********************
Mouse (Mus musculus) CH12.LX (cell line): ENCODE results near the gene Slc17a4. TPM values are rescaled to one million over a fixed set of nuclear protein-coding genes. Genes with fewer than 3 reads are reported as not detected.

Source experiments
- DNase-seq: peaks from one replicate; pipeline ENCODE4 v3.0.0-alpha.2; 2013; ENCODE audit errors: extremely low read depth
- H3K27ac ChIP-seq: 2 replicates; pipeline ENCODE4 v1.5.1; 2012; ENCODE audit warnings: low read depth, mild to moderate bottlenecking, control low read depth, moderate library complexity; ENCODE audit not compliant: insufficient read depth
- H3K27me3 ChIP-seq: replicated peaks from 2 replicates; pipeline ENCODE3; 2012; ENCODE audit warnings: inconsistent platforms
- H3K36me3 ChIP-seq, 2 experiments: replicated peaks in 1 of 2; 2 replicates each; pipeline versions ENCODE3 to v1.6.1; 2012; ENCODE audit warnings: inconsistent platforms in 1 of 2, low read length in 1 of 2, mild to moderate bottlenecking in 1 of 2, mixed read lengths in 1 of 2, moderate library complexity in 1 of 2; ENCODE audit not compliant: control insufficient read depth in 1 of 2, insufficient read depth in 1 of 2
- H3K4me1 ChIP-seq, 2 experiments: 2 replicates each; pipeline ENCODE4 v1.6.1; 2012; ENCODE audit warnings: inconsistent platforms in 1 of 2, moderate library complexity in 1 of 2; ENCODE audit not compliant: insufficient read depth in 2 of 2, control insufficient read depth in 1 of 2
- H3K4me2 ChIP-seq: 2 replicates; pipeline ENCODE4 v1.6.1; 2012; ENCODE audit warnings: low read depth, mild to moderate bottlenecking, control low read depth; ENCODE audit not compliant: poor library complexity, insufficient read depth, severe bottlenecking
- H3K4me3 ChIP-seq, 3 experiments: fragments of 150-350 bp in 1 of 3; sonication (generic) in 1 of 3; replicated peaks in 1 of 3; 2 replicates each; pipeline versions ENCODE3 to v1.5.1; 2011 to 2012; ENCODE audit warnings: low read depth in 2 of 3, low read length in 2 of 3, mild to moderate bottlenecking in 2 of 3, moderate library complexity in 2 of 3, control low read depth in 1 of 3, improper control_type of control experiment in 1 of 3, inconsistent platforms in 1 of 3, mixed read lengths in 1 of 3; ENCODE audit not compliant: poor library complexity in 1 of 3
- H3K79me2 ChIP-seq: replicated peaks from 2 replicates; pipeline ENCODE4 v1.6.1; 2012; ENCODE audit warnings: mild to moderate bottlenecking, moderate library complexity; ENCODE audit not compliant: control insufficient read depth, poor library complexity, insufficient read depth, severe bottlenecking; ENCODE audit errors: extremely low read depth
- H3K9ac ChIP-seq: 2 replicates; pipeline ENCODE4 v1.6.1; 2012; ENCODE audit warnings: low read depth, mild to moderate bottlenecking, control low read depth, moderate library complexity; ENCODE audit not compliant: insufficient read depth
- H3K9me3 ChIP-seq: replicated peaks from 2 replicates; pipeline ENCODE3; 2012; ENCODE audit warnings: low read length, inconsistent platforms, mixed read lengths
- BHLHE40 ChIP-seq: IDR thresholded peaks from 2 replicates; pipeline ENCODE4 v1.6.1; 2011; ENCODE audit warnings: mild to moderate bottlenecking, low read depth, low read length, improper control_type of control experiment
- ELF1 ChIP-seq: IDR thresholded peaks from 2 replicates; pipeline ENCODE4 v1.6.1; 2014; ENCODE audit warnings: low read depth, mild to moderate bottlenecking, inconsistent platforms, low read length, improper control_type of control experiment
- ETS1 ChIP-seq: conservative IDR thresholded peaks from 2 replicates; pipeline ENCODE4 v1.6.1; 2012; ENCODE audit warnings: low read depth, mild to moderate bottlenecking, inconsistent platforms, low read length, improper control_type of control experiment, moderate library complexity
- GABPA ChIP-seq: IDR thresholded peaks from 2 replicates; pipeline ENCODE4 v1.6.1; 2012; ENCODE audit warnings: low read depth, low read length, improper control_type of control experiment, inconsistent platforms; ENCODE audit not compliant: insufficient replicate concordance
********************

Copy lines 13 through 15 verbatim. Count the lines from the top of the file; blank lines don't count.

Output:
- BHLHE40 ChIP-seq: IDR thresholded peaks from 2 replicates; pipeline ENCODE4 v1.6.1; 2011; ENCODE audit warnings: mild to moderate bottlenecking, low read depth, low read length, improper control_type of control experiment
- ELF1 ChIP-seq: IDR thresholded peaks from 2 replicates; pipeline ENCODE4 v1.6.1; 2014; ENCODE audit warnings: low read depth, mild to moderate bottlenecking, inconsistent platforms, low read length, improper control_type of control experiment
- ETS1 ChIP-seq: conservative IDR thresholded peaks from 2 replicates; pipeline ENCODE4 v1.6.1; 2012; ENCODE audit warnings: low read depth, mild to moderate bottlenecking, inconsistent platforms, low read length, improper control_type of control experiment, moderate library complexity